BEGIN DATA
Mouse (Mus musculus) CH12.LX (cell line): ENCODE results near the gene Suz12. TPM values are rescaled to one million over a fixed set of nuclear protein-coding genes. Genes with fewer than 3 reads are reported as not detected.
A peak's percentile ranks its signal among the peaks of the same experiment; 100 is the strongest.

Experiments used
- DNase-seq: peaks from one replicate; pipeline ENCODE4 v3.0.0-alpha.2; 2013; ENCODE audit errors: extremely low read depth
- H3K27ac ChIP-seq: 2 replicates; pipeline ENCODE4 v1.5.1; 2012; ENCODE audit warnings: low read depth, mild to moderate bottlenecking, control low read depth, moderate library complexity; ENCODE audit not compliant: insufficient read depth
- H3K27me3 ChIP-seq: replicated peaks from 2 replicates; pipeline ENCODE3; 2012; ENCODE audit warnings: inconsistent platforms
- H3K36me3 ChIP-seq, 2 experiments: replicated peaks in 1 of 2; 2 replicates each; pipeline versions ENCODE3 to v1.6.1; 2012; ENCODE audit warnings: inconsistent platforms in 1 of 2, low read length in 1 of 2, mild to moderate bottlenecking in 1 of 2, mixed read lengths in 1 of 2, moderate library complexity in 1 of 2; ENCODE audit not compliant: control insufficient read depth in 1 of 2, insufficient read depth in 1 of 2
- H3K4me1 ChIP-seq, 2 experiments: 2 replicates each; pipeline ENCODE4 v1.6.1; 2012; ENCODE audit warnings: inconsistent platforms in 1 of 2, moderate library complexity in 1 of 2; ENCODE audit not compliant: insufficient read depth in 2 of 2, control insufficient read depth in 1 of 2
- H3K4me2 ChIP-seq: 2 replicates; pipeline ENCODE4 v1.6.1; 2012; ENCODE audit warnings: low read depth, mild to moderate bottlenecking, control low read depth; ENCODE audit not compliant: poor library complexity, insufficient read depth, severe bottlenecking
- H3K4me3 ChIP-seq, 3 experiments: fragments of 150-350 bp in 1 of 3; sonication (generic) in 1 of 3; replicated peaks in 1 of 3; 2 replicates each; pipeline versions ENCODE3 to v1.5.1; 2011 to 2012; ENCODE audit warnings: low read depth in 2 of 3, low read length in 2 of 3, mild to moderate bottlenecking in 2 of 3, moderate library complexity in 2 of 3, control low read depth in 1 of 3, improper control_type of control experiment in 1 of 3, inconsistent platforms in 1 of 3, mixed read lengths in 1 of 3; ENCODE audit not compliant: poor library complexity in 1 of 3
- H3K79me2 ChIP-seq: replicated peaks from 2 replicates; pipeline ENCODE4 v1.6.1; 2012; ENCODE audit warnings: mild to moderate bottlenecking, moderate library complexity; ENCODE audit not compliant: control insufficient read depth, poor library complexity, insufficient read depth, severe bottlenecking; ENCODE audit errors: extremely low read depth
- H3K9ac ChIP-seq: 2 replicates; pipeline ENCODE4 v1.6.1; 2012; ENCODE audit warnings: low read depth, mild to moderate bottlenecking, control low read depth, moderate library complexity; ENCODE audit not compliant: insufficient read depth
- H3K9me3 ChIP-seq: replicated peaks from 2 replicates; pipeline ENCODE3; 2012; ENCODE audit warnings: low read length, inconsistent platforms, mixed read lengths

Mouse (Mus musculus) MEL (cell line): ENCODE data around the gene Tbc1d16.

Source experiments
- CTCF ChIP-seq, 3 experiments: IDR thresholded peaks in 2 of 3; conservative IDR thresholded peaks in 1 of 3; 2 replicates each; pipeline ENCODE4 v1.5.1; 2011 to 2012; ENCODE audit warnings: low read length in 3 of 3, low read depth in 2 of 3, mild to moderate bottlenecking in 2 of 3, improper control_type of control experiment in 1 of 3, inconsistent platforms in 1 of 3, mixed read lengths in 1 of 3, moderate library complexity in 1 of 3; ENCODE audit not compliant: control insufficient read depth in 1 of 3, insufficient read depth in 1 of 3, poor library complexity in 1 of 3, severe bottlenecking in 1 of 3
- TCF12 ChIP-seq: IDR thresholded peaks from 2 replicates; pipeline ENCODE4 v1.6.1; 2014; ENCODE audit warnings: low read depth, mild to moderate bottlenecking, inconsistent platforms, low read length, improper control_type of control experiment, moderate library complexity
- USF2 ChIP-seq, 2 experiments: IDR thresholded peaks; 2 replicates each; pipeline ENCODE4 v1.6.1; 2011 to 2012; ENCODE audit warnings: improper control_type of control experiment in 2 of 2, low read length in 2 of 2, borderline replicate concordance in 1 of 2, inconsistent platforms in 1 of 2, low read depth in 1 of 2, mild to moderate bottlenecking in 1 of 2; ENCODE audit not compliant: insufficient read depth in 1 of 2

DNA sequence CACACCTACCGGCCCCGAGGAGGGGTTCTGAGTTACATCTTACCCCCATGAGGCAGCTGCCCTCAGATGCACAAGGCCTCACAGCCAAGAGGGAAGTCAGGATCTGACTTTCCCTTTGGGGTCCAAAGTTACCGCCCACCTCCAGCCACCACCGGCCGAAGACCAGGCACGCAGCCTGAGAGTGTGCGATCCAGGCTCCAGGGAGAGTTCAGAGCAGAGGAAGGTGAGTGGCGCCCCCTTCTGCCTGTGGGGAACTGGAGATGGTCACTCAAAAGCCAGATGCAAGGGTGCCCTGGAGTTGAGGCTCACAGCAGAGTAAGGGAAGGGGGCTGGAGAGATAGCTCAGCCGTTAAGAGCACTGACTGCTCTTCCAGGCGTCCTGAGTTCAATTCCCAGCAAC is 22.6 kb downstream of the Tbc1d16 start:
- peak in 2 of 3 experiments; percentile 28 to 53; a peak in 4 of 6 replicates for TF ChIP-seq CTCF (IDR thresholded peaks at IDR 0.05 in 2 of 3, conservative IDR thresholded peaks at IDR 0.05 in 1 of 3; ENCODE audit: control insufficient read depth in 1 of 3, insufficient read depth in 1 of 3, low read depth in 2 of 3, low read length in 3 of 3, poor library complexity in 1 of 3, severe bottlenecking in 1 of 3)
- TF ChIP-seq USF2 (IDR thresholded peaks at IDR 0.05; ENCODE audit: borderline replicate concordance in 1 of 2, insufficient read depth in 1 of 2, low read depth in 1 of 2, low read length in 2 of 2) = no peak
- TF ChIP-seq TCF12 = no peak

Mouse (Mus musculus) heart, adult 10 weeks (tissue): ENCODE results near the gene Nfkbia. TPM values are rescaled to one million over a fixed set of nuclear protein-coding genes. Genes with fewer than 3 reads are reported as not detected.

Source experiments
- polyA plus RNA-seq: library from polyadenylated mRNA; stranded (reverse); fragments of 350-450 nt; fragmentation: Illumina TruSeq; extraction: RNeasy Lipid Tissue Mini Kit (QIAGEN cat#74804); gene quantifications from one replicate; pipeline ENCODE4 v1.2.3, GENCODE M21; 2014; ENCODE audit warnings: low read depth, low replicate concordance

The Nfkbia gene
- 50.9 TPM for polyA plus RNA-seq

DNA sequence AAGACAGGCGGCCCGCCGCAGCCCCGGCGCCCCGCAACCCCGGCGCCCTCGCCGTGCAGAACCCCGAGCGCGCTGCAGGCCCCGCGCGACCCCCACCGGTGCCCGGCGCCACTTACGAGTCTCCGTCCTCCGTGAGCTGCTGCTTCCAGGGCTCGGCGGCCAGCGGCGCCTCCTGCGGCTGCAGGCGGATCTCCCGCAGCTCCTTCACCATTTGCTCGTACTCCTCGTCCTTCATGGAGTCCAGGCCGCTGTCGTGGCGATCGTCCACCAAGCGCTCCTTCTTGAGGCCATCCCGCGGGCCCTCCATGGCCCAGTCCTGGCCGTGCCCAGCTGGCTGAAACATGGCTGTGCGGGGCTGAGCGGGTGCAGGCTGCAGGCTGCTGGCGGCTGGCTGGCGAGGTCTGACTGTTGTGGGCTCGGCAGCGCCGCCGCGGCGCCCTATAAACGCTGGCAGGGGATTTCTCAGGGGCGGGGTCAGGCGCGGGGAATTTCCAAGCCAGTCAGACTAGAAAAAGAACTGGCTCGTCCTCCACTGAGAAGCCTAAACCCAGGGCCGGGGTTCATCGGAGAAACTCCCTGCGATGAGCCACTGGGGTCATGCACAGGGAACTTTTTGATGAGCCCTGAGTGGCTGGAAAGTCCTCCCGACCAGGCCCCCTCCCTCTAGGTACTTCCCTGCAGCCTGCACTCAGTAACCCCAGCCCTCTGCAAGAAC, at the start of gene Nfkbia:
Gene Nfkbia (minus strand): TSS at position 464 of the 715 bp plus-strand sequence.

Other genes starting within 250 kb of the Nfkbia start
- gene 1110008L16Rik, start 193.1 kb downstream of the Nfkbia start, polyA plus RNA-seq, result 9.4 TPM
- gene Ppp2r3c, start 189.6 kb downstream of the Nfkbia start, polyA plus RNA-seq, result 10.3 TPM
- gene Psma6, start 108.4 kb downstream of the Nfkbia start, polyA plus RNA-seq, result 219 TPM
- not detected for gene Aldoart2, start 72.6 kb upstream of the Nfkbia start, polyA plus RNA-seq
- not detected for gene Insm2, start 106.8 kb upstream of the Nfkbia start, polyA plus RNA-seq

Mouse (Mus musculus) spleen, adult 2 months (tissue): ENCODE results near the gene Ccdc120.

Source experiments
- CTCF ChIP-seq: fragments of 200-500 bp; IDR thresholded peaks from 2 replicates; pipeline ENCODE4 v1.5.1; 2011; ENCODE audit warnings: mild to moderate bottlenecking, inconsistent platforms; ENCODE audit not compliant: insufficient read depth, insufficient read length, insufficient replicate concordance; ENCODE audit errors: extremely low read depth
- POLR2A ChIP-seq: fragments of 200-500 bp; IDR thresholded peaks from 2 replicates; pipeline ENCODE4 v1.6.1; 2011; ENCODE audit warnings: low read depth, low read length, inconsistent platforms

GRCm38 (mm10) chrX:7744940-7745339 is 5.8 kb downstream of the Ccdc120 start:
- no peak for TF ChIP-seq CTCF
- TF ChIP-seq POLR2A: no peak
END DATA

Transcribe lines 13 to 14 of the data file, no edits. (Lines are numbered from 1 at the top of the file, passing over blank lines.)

- H3K9me3 ChIP-seq: replicated peaks from 2 replicates; pipeline ENCODE3; 2012; ENCODE audit warnings: low read length, inconsistent platforms, mixed read lengths

Mouse (Mus musculus) MEL (cell line): ENCODE data around the gene Tbc1d16.